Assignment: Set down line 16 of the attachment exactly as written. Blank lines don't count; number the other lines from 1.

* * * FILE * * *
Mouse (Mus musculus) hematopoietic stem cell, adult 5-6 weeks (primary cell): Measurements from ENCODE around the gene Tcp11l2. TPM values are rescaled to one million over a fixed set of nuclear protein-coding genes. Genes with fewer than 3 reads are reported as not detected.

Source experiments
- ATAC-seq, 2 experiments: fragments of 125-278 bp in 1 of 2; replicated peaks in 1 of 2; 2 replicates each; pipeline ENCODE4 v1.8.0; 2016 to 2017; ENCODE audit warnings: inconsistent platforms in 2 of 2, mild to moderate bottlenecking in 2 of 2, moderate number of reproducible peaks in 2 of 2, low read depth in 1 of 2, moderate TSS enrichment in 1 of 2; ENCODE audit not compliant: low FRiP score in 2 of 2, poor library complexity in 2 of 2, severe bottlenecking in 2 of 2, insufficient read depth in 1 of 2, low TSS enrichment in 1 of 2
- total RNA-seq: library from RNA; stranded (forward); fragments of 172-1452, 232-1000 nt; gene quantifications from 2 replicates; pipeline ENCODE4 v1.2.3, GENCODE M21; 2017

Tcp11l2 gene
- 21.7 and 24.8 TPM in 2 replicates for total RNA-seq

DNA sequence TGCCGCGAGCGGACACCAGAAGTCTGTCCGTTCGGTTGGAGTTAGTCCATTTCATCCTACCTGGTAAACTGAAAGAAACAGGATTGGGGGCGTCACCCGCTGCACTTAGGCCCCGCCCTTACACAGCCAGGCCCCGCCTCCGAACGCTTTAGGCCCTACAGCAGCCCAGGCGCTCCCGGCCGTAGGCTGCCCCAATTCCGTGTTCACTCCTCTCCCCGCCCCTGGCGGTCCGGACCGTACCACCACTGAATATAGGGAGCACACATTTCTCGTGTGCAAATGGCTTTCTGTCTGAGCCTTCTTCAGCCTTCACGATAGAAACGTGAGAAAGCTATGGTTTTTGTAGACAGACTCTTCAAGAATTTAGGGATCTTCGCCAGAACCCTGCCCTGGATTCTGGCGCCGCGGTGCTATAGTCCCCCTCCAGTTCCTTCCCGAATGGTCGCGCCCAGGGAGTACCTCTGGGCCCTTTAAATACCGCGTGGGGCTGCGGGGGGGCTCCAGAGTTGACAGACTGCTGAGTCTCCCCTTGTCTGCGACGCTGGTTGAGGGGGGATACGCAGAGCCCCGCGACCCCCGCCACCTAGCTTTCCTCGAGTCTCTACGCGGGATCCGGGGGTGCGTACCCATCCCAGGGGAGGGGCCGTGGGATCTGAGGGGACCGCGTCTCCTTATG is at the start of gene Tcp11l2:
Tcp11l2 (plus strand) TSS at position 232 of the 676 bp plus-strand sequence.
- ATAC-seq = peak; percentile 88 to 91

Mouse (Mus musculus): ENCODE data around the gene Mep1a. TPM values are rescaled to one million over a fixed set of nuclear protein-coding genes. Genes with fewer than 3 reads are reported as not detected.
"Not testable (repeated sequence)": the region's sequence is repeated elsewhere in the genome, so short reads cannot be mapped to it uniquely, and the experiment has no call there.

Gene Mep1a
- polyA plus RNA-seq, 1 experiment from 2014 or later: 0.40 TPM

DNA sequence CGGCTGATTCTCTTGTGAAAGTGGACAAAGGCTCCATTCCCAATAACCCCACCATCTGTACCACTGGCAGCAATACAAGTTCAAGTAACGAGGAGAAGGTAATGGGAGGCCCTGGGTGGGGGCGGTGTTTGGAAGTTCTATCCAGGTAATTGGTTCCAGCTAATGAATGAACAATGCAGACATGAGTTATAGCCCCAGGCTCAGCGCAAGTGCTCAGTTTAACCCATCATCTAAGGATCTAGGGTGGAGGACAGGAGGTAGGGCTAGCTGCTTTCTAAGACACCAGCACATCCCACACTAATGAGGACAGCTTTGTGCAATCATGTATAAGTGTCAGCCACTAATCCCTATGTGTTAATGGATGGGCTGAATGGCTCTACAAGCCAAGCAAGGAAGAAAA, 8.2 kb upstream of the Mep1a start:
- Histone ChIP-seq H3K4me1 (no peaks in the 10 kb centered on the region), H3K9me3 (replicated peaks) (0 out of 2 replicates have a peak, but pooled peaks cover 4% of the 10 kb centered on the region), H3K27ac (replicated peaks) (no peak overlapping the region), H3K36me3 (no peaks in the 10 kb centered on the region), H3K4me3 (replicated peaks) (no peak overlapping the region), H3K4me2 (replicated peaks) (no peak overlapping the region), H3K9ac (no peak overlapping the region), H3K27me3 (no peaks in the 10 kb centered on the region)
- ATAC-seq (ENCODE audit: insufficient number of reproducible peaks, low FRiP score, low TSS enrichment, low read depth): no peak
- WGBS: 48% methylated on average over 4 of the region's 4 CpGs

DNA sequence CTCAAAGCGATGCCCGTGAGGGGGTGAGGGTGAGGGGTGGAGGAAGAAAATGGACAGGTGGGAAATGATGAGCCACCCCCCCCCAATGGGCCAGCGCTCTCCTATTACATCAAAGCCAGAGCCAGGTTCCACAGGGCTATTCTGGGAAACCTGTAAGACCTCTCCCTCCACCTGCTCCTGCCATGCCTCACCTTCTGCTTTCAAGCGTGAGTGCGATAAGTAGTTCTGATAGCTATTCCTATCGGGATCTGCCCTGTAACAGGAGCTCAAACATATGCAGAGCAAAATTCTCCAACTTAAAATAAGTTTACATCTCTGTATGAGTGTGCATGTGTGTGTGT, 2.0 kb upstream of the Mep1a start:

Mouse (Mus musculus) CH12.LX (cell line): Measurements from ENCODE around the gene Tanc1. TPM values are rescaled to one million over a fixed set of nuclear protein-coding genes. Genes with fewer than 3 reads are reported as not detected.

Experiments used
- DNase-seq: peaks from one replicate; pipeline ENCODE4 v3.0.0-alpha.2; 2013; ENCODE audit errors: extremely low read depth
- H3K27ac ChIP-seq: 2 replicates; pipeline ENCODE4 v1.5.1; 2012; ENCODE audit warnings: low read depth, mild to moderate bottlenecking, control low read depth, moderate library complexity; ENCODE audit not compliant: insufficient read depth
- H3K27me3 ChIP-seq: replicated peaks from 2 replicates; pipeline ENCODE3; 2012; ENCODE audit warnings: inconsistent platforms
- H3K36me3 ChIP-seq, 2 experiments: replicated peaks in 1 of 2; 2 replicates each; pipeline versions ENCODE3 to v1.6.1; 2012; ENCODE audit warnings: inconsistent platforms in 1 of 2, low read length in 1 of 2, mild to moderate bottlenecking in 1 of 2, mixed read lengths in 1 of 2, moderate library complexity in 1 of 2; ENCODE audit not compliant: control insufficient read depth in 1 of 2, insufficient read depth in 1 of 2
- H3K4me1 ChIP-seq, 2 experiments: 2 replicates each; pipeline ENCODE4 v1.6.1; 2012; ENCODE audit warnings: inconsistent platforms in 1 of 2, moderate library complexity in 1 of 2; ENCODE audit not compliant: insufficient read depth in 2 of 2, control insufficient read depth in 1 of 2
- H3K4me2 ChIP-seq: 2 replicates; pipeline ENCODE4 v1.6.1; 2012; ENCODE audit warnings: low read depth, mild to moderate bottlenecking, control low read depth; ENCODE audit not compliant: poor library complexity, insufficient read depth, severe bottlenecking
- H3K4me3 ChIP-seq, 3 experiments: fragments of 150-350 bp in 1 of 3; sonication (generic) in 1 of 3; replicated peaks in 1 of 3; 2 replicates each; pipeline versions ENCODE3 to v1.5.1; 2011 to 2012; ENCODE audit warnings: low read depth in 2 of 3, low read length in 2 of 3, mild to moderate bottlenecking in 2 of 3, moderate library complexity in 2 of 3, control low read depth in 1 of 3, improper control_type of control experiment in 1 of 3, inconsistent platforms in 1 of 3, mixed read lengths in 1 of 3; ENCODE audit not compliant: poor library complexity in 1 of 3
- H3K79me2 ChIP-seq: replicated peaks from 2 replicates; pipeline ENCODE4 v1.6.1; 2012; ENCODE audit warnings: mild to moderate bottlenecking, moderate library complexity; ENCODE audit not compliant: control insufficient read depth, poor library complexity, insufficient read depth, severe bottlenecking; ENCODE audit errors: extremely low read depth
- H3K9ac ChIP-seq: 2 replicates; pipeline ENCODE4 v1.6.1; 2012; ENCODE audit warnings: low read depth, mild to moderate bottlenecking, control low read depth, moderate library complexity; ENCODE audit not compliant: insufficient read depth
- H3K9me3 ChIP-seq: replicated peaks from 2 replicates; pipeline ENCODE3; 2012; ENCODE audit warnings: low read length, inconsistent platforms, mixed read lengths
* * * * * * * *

- ATAC-seq (ENCODE audit: insufficient number of reproducible peaks, low FRiP score, low TSS enrichment, low read depth): no peak